Before I take you forward, I want to take you back for just a minute.
As a boy, I was into bulletin-board systems, the precursor to the internet. It was a place where I could meet and talk to people like me — and also share video games. I found the internet in college, in the early 90s. Most of my college friends weren’t nerds, and so I would mostly spend my solo free time in the computer lab, on usenet or telnetting to different libraries and exploring content I’d find. I’d try to tell my friends about it, but they didn’t care too much. At that time, we didn’t have browsers, just blinking cursors.
And then, all of a sudden, it felt like the explosion of the internet happened all at once. In 1993 the Mosaic web browser was born and with it the “World Wide Web.” (Technically the WorldWideWeb was the name of the first browser, but most of us didn’t use it.) We were suddenly mocking up personal home pages with carefully crafted HTML, adding background gifs and compiling long lists of blue hyperlinks. But when we decided we wanted commerce on the net, we couldn’t do it securely. That was until SSL was introduced by Netscape in 1994 and became practical to use securely in 1995. Most sites now require this encryption, HTTPS.
The invention of Bitcoin, many years later, introduced a new type of money. It’s digital, peer-to-peer, and it sits on top of and adjacent to the internet. Most of my friends don’t use it and don’t see the point. It feels very similar to what I experienced in the early 90s.
It’s so new, and yet very quickly we’ve started using it to store our financial information, publicly. Think about that! People are storing and moving billions of dollars worth of crypto, publicly! This financial information is on a public blockchain for all to see, for all time. It can never be reversed. It can never be removed. As long as we can store bits, there will be a record of all this financial information.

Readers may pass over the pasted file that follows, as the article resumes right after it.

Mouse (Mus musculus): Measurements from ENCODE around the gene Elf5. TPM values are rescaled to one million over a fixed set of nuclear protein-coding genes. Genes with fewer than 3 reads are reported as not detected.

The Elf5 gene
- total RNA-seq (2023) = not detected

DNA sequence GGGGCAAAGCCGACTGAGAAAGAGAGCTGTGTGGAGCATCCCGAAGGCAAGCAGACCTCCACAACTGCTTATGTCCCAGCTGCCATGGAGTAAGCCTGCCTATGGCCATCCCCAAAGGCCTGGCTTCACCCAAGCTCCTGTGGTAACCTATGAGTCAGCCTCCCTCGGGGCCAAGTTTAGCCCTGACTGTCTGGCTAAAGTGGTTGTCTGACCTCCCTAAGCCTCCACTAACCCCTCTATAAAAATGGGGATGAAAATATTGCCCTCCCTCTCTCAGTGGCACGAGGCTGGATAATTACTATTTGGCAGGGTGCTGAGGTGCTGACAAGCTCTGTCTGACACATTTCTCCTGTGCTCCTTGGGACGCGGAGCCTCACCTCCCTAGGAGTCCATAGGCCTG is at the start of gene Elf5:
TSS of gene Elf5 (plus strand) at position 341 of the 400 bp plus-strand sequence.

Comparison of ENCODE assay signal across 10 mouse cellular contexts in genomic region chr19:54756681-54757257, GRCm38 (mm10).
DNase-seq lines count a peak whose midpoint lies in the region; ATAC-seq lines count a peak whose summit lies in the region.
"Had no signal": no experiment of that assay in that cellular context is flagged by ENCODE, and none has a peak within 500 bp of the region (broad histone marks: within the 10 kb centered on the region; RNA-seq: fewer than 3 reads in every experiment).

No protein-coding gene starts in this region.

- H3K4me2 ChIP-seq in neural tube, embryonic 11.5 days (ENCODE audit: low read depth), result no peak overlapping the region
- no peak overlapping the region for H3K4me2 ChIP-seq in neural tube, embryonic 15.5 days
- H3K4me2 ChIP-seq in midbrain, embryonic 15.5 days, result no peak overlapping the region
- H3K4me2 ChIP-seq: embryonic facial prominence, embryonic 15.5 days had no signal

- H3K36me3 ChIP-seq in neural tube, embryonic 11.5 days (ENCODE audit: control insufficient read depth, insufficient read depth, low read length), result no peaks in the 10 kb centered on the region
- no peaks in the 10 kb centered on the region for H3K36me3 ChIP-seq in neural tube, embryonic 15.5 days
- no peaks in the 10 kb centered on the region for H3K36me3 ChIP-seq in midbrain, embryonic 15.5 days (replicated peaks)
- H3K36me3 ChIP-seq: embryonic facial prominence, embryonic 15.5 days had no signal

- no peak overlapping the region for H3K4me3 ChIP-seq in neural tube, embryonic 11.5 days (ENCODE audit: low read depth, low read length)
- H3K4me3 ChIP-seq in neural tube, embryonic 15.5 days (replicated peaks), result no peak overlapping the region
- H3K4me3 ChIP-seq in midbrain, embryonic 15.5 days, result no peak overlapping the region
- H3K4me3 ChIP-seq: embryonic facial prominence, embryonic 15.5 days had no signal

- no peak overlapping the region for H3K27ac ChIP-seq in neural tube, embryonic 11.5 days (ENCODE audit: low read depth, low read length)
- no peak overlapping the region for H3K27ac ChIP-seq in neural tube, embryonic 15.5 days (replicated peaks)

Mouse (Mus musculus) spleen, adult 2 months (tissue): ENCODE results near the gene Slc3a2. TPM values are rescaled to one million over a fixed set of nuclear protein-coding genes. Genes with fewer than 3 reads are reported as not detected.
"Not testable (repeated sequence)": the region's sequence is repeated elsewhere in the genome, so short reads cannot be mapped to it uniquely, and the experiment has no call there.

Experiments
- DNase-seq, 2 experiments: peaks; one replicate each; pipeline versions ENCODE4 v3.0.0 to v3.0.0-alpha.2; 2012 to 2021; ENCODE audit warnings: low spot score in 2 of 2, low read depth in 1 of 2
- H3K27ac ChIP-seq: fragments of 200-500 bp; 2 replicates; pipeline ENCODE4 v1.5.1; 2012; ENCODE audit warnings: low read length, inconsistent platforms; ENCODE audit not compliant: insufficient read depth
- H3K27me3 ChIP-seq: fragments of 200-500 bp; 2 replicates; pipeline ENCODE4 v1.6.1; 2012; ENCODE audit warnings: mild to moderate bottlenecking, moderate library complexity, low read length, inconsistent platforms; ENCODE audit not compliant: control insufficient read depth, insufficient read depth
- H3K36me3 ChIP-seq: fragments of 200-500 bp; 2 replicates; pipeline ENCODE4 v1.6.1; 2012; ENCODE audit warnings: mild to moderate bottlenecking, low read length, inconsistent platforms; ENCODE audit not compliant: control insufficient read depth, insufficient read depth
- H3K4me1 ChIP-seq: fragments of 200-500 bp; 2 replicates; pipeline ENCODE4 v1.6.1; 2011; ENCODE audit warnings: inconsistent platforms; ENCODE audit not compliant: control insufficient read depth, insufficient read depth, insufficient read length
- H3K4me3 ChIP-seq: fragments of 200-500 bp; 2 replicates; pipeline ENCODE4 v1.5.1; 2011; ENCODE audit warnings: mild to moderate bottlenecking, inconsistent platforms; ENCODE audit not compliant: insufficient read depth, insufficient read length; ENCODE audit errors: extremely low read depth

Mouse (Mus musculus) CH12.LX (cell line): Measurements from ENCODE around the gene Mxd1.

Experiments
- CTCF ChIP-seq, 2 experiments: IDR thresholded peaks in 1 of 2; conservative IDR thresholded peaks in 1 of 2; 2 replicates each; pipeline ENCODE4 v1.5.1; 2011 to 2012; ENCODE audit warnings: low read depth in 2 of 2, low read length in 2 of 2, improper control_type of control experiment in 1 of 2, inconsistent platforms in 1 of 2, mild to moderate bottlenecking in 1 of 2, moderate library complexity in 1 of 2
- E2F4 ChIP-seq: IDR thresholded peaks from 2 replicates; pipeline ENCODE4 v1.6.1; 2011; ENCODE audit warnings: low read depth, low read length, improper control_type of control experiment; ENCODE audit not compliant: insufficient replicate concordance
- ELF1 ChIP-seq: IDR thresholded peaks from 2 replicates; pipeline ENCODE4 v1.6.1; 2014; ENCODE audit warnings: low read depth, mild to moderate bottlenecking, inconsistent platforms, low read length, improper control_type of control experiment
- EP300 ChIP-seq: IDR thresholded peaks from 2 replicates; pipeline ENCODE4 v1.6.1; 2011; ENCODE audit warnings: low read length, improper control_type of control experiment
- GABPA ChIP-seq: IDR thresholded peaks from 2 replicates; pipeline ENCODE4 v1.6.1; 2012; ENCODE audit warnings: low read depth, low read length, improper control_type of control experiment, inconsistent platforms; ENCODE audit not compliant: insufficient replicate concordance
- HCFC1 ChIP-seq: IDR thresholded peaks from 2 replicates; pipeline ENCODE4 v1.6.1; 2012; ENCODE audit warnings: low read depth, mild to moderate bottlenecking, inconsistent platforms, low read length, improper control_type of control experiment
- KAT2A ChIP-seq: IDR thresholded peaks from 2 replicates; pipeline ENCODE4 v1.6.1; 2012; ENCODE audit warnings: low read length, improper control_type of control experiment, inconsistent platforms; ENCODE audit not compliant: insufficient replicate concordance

If you use a non-private cryptocurrency (like Bitcoin) you are standing in the public square, financially naked, for all to see, for all time. That should give you pause, but allow me to provide additional context.
At ECC, we are doing work with underserved and unbanked communities. In the South Bronx, I met a young woman in a workshop we were leading. (The South Bronx is the poorest congressional district in the country, where 22 percent of households are unbanked and an additional 30.5 percent are underbanked.) We were talking about Bitcoin and a 19-year-old woman spoke up. She was shocked to learn that everyone could see her Bitcoin wallet balance. She told me that if she wanted to transact with someone in her building using Bitcoin, she couldn’t, because it wouldn’t be safe, because they would know how much she had in her wallet. It would put her at risk.
She’s right. And if she’s not safe, neither is anyone.
This includes businesses who want to transact using cryptocurrencies. The small-business owner doesn’t want all his or her financial information and the financial information of their customers out in public. But that’s what’s happening.
I understand many in law enforcement and regulators want to have visibility into all transactions. But here’s a simple and important truth they overlook:
If regulators can see it,
so can hackers and thieves,
so can foreign intelligence agencies,
and these actors can associate users’ financial history with the rest of their social data,
and they can use it to exploit them or to influence their vote.
And so this is also a national security issue.
We are now at the foundation of something like the internet. What the internet did for communication and commerce, cryptocurrencies will do for money. But using cryptocurrencies without privacy is not safe. It’s not safe for a young woman in the South Bronx, it’s not safe for businesses, it’s not safe for the country you live in. It’s not safe for you.
The internet altered the course of human history. But that was not possible until we had, and even mandated, encryption. It will be the same for cryptocurrencies.